It was something of a redemption story for Palaniuk, who has some history fishing on Table Rock Lake in other tournament circuits, and has always enjoyed success here.

Until, that is, the Stage 6 event last month. He finished 52nd and out of the money.

“Table Rock is awesome,” Palaniuk said. “There are so many different ways to catch them right now, guys can really play to their strengths and still compete, which is awesome. 

“You’re not forced to go do one thing to compete. It’s probably the most level playing field that we have.”

Palaniuk is a 31-year-old from Rathdrum, Idaho, who has four career victories, was the 2017 Elite Series Angler of the Year and has nearly $1.25 million in career winnings.

He enjoyed the change to evening fishing in the tournament’s early rounds.

“Switching it up from the morning definitely changed some things,” Palaniuk said. “The fish are positioned differently and you had to adjust to that, and I had to fish a little bit differently this morning. But once the afternoon rolled around, I was able to start running to some of the places I was fishing and catching them.”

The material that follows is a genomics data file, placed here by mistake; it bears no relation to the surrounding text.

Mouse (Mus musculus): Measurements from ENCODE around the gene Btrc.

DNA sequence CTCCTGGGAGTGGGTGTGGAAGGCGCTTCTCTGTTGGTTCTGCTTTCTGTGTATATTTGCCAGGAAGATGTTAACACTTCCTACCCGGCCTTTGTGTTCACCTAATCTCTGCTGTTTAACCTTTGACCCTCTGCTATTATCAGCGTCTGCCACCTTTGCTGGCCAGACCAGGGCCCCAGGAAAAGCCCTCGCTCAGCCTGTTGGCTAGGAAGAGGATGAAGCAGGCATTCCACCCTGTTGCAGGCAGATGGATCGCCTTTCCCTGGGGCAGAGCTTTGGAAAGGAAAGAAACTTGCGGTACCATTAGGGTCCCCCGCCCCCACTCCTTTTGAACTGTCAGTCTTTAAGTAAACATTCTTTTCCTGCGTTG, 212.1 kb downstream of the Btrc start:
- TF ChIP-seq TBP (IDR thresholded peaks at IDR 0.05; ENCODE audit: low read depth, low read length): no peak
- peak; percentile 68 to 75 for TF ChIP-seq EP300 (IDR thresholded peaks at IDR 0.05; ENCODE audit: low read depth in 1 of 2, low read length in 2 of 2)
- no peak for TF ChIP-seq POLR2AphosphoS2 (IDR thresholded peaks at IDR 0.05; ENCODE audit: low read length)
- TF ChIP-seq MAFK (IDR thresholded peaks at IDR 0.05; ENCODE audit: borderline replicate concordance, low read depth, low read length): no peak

There is one more stage left on the schedule, on Lake Winnebago in Neenah, Wisconsin, later this month. 

The season-ending Bass Pro Tour Championship is scheduled for Aug. 21-25 on the Upper Mississippi River in La Crosse, Wisconsin, and is open to the top 30 in the season point standings.

Edwin Evers is leading the season standings, with Jeff Sprague second and Michael Neal third. Wheeler is fifth after the Stage 7 victory. Aaron Martens, who won the Stage 6 event on Table Rock last month, finished 14th in Stage 7 and is 11th in the season standings.